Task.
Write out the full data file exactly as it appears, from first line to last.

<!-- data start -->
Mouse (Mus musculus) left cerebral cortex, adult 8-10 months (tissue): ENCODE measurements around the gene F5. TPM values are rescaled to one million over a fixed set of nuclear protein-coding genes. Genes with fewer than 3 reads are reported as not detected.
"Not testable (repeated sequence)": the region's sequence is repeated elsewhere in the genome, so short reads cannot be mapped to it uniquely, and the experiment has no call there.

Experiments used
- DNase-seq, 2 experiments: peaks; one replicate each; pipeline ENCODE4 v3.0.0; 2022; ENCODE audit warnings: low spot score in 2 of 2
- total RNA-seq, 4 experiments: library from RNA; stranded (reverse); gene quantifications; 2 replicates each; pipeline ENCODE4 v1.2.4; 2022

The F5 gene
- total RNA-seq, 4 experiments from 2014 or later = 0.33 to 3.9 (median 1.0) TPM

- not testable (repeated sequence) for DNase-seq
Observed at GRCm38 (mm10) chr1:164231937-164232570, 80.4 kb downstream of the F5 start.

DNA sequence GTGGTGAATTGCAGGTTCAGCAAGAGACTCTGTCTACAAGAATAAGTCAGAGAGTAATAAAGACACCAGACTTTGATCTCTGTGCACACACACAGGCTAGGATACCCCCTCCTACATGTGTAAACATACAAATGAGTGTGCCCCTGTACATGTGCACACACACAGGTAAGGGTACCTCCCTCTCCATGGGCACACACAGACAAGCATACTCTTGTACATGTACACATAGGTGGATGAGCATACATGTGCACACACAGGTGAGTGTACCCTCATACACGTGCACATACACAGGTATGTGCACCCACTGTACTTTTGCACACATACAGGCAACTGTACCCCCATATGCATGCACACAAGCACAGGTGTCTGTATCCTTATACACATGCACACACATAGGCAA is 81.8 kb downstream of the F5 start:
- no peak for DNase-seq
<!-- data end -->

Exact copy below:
Mouse (Mus musculus) left cerebral cortex, adult 8-10 months (tissue): ENCODE measurements around the gene F5. TPM values are rescaled to one million over a fixed set of nuclear protein-coding genes. Genes with fewer than 3 reads are reported as not detected.
"Not testable (repeated sequence)": the region's sequence is repeated elsewhere in the genome, so short reads cannot be mapped to it uniquely, and the experiment has no call there.

Experiments used
- DNase-seq, 2 experiments: peaks; one replicate each; pipeline ENCODE4 v3.0.0; 2022; ENCODE audit warnings: low spot score in 2 of 2
- total RNA-seq, 4 experiments: library from RNA; stranded (reverse); gene quantifications; 2 replicates each; pipeline ENCODE4 v1.2.4; 2022

The F5 gene
- total RNA-seq, 4 experiments from 2014 or later = 0.33 to 3.9 (median 1.0) TPM

- not testable (repeated sequence) for DNase-seq
Observed at GRCm38 (mm10) chr1:164231937-164232570, 80.4 kb downstream of the F5 start.

DNA sequence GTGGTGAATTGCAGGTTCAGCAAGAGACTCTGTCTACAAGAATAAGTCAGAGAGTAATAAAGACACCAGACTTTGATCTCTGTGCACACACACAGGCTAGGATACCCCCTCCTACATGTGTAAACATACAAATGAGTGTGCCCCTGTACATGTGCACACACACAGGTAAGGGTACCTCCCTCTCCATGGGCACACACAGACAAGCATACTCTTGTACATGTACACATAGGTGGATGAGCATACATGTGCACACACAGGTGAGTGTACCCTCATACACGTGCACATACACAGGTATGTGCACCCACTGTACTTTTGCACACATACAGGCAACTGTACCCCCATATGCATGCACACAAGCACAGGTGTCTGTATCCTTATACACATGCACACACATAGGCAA is 81.8 kb downstream of the F5 start:
- no peak for DNase-seq